To my questions on Germany you quoted Heckert, Piatnitsky and the ECCI’s famous resolution declaring that the collapse of the German party and the slaughter of the German workers were based on the past, present and future correct policies of the CPG! You declared I had no right to offer critical comment on the dangerously opportunistic foreign and domestic policies of the USSR, most notably on the entry of the USSR on a straight nationalist basis into the disgusting corridors of imperialist intrigue. To the contrary, I was lovingly, fawningly to fondle and hail the policies which have meant disaster in China, Germany and elsewhere and are rapidly leading the USSR into the vacuum of nationalist isolation from the world-wide proletarian movement. This I was to do, to begin with, by publishing Stalin’s face on the front page and columns of the customary penegyrics to his infallibility. Above all and before all, I was to take up cudgels against “counter-revolutionary Trotskyism”. That was to be the main point of my reformation – to raise no questions myself and slander anybody else who did so.

In reply to your demand that I submit to an editorial board in order that these editorial policies should be effectively put into practise, I offered

  1. to continue publication strictly as before, meanwhile arguing out my differences with you in discussions on the side;
  2. to throw the columns of the Forum open to a general discussion of all basic revolutionary questions, with free play to unorthodox as well as orthodox views. If your views were correct, I argued, it would be a distinct advantage to you to have such an opportunity to display their brilliance alongside the puny efforts of your critics;
  3. to publish orthodox news and views but to reserve for myself the right to comment and criticize.

These repeated offers you repeatedly refused. You offered to discuss these questions with me verbally if in the meanwhile I threw the Forum open to your editorial board. My other proposals were unthinkable! Give the Forum’s readers a chance to hear “counter-revolutionary” viewpoints? Never that! I could only display my revolutionary purity by acceding to your demands. We would talk things over until spring, when if all went well (i.e., if I showed a satisfactory adaptation to your viewpoint) I could pack up for an educational trip to the Soviet Union where I would certainly become convinced of the error of my ways. In other words, you wanted my signature on a promissory note with the amount left blank for you to fill in. You put this in the form of an ultimatum and you told me that if I did anything but accept I would forthwith enter the camp of the “counter-revolution”.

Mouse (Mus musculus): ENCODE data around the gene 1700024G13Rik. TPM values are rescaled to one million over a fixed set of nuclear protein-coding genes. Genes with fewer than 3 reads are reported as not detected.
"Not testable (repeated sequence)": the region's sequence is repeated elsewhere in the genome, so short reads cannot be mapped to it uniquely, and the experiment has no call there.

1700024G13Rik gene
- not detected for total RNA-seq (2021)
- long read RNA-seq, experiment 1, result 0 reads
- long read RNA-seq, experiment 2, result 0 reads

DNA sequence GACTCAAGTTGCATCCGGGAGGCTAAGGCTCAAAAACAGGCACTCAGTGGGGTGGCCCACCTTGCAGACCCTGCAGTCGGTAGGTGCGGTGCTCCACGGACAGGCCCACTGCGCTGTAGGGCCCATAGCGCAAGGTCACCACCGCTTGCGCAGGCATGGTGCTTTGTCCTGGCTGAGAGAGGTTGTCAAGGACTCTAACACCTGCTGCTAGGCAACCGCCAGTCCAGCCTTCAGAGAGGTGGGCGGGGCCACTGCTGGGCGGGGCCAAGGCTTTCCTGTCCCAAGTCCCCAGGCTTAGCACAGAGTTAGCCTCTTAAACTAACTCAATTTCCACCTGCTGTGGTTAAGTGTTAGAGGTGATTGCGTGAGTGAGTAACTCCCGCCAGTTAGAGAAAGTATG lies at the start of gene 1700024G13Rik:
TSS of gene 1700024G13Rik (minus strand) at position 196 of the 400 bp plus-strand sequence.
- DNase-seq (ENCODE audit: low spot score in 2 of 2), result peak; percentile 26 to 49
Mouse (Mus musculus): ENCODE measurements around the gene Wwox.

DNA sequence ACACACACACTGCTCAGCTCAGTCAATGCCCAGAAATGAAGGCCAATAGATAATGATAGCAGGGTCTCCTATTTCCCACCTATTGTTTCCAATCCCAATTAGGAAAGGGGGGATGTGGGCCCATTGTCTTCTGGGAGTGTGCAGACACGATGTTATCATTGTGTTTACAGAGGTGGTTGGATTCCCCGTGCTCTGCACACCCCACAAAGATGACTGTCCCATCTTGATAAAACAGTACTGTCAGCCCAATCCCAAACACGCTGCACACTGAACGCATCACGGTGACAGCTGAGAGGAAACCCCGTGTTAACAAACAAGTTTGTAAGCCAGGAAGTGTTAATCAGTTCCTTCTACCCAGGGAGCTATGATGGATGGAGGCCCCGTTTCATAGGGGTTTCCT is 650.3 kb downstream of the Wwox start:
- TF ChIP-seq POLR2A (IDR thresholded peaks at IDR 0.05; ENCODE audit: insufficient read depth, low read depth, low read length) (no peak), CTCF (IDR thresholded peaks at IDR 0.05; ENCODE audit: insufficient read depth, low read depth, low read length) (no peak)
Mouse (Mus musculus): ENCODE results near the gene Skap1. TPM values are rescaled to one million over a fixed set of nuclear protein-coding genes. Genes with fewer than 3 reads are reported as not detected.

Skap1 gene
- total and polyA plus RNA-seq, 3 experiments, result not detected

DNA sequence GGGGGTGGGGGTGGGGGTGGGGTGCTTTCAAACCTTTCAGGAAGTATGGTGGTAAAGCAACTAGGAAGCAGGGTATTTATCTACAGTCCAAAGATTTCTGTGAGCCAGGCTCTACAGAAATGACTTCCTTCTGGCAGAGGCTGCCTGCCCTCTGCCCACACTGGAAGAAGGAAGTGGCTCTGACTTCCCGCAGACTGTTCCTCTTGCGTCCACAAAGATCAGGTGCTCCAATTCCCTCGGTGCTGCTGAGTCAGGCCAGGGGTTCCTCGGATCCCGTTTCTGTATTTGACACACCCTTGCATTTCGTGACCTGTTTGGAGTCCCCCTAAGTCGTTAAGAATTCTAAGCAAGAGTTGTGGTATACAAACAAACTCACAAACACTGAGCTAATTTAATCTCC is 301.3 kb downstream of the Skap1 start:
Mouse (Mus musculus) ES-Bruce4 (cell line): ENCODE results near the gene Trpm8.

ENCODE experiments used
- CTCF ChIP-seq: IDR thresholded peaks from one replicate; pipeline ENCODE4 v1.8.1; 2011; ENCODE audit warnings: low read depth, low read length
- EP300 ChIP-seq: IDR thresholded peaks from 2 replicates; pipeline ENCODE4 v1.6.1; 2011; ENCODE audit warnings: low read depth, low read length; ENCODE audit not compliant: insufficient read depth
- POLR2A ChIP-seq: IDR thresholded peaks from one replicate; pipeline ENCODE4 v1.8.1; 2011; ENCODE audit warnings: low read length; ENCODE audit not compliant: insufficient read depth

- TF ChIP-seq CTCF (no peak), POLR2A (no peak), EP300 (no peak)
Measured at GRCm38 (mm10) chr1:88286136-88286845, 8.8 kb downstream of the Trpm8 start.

I had to refuse these terms. I had to refuse to lend myself to a slanderous and baseless struggle against the International Left Opposition. I had to refuse to lend space to the nauseatingly fawning praise of Stalin and uncritical reception of Stalinist policies which characterize the Communist party press the world over. I had to refuse to take shelter in the cold and draughty empty spaces which stretch behind the impressive façade and early traditions of the Communist International. I would like to go to the Soviet Union for a visit one day – but I had to refuse your offer on your terms. I had to refuse, in short, to become a hack prostitute in the name of the revolution.

In the end, too, I had to refuse to turn over to you the printing plant I had built up with so much pain and struggle because I considered it not your property but the property of the working class movement. Because I could not carry on the Forum myself, for lack of financial resources and because of heavy debts contracted, I disposed of the plant and turned every farthing of the proceeds over to where I now consider the true interests of our movement lie. It was with a deep and abiding bitterness that I had to see the Forum go down under the blows of those whom I had considered comrades, when for two years it had fought off all its many enemies on the outside.

Yet with it came the realization that we have to build anew over the ruins you have wrought. The revolution and the building of our future moves forward and when we trample down the defenses; of our enemies we shall crush underfoot everything and everybody that stands in our way. No sycophantic, blind allegiance to a name, an empty façade, a torn and shredded prestige can lead us forward. Only unswerving fidelity to our goal and active struggle toward this end with the weapons of a correct and tested political line will lift us from defeat to ultimate victory. To this struggle I shall continue to dedicate all my energies.

PEIPING, CHINA, May 20, 1934.

Harold R. ISAACS